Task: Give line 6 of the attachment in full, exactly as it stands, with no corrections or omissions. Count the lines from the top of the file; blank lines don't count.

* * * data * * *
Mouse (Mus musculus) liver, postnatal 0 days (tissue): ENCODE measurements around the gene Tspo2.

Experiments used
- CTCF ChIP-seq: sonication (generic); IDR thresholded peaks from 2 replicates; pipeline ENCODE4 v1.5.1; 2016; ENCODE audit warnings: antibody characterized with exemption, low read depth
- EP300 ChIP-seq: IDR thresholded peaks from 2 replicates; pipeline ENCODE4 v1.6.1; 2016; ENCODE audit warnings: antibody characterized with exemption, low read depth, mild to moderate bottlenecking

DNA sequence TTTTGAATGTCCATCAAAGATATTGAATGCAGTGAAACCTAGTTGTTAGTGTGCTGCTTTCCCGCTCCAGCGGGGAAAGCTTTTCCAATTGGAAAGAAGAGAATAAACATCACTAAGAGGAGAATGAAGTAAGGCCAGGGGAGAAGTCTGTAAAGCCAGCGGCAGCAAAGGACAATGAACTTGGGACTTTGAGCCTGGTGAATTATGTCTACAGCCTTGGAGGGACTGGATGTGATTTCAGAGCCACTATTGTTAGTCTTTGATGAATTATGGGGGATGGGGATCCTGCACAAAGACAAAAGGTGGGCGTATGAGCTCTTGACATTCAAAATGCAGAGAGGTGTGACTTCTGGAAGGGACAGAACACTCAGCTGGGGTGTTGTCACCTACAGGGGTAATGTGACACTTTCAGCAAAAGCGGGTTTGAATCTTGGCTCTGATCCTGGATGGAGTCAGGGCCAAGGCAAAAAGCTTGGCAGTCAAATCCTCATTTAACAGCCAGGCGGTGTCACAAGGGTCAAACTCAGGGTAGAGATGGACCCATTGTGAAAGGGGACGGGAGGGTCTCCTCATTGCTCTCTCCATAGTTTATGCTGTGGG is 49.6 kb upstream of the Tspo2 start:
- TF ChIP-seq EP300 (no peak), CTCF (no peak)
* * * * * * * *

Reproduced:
- TF ChIP-seq EP300 (no peak), CTCF (no peak)